Sunday, 21 August 2016

Walkham Valley from Merrivale

Most people passing through Merrivale nowadays probably have no idea of the complexity of the landscape that surrounds them. There are signs of at least 4000 years of human occupation and the walk we took this week touched on artifacts from both ends of the timescale.
For those who like to know, the walk started and ended at the lay-by at 555348 75017. Just cross the road, hop over the stile and you are on your way. It was just on the 6 mile mark and was a mixture of open moor, sheep tracks, not too much mud, some rock hopping across a river, some leat-bank following and a short stretch of road walking at the end.
Looking up along our route along the east side of the Walkham and back down the west side. Spot the footpath? There wasn't one, which leads to a 'head for that point in a straight-ish line' approach to navigation. Not a problem when you can see where you are going but one not to be recommended when the mist comes down. Then the GPS comes into its own.
We contoured around Great Mis Tor, the sides of which have a generous sprinkling of scree and boulders. But all of this jumble hides the fact that it is a landscape of human occupation since the Bronze Age or even Neolithic times (there is some evidence of a Neolithic fort on the summit of the tor).
Dotted here and there are circular enclosures and hut circles. Sometimes, like this one, obscured by the bracken..
...And sometimes far more visible where the bracken doesn't grow. This collection comprises around 12 hut circles within a large stone enclosure.
Members of our group dropping down to the River Walkham looking for a safe place to cross and a good spot for lunch. As with all Dartmoor rivers, the Walkham served two purposes: water for domestic and agricultural uses and water for power.
A good example of using the Walkham for power is this leat, now overgrown but still discernible as a line to the left, which provided power to the long defunct Wheal Fortune. Nominative determinism was common in the naming of Dartmoor's mine: give them an optimistic name and they will produce the goods. Unfortunately many of them didn't. As well as drawing water into leats for waterwheels elsewhere, the raw power of the Walkham was also used to wash out metal bearing silt, which was further processed in blowing houses on the river banks.
Also coming off the Walkham is the Grimstone and Sortridge Leat. This leat is thought to be at least 500 years old (some say 700). Water from the leat supplied Grimstone Manor, Grimstone Farm, Monkswell House, Sortridge Manor and Sortridge Farm; it also turned waterwheels at Sortridge Consols and Moortown farm. It runs for about 5 miles and water is still drawn off for domestic use along its course. I find that fact very satisfying.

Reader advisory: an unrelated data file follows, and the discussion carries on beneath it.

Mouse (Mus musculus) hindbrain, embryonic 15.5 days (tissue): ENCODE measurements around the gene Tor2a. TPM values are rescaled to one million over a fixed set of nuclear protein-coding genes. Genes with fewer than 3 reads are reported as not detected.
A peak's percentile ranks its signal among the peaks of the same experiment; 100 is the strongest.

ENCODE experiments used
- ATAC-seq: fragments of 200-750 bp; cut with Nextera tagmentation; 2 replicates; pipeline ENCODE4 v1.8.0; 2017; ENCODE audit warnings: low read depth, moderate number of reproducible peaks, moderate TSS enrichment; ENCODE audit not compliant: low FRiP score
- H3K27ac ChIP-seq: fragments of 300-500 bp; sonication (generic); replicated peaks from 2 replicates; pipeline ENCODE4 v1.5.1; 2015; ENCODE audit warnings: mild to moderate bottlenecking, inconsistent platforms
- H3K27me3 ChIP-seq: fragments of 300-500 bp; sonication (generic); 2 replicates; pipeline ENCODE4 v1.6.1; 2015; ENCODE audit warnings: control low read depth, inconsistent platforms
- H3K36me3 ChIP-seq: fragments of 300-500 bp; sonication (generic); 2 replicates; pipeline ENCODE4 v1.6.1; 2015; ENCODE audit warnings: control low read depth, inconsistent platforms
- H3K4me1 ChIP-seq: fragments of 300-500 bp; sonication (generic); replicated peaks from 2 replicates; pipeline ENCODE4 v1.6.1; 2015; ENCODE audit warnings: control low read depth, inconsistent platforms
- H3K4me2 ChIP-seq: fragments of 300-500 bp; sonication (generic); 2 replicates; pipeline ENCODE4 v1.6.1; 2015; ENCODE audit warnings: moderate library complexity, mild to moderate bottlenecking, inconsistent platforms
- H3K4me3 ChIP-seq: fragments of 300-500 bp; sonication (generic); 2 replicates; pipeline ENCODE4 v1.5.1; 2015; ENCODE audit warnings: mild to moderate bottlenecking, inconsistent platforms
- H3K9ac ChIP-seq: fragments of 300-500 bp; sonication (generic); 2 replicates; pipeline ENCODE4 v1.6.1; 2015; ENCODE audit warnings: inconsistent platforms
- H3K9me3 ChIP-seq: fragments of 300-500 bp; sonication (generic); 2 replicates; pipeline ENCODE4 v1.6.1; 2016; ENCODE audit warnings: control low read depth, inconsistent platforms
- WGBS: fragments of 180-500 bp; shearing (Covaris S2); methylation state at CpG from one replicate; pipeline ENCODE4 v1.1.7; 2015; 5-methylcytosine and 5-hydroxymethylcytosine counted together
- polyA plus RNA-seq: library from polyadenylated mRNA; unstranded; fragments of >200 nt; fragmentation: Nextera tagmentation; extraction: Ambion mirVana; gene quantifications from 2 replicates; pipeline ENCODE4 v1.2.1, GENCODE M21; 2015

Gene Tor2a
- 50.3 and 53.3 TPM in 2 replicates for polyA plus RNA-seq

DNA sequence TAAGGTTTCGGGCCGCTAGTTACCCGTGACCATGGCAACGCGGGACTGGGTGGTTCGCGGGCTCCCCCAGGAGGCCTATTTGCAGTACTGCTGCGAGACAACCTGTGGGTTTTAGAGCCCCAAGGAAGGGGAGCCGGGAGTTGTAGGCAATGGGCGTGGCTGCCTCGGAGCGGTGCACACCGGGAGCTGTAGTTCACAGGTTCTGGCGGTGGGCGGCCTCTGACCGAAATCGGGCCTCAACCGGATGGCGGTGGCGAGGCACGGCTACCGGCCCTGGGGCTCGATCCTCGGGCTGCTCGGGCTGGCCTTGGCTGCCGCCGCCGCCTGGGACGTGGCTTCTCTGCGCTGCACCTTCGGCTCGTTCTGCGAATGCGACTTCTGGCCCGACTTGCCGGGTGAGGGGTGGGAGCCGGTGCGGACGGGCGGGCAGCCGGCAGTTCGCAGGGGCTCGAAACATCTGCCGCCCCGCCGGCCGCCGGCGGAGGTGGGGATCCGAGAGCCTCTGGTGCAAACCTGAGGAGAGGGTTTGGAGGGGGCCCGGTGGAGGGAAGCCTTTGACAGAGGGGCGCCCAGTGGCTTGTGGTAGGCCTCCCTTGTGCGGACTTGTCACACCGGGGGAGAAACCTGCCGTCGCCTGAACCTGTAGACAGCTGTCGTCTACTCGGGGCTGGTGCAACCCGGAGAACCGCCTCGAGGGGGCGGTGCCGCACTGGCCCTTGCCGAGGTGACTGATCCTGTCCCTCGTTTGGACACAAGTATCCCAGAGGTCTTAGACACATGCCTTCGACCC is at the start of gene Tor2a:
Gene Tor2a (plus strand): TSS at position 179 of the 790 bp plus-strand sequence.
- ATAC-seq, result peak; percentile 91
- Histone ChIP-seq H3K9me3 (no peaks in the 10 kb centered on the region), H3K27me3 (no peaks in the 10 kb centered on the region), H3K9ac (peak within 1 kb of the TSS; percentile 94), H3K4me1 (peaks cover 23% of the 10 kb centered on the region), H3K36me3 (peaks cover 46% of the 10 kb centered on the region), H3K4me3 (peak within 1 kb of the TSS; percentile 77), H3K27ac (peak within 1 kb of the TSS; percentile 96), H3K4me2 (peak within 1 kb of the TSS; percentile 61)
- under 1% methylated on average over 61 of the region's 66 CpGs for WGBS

Highland cattle are becoming a relatively common sight on the moor. They seem to fit in with the barren landscape as if they were born to it.
These objects alongside the leat and quite close to the Merrivale Quarry are sett maker's banks. Here stone workers knelt or crouched at these low benches, fashioning granite setts (cobble stones) that were used in making the streets of Plymouth, Tavistock and other places. This was an industry that flourished for about fifteen years from the 1870's, although some people put them a little earlier, from 1850-1860.
The 'anvil' stone is sloping backwards so the stone chippings flew away from the worker towards the rocks behind. You can see a pile of chippings still in place. Apparently one man could produce about 60 setts a day. I'm assuming that there was some sort of production line going, with other men fetching and despatching the raw materials. Not a nice place to work but they did have wattle fence shelters to protect them from the elements.
And here is an old back lane in Devonport by the Royal Albert dockyard gate showing some setts in situ. Somebody once told me that Plymouth still has the most cobbled streets in the UK. Is it true? I don't know but there are certainly lots of them still visible.
At the latter stages of the walk, looking back across the valley to our starting point and King's Tor to the right. Those with keen eyes might be able to make out what looks like a line of stones just off centre to the right. These are the remains of a railway project which would have taken stone from the quarry to join up with the main railway line. An impressive undertaking but it didn't get much further than what we see now before the money ran out.

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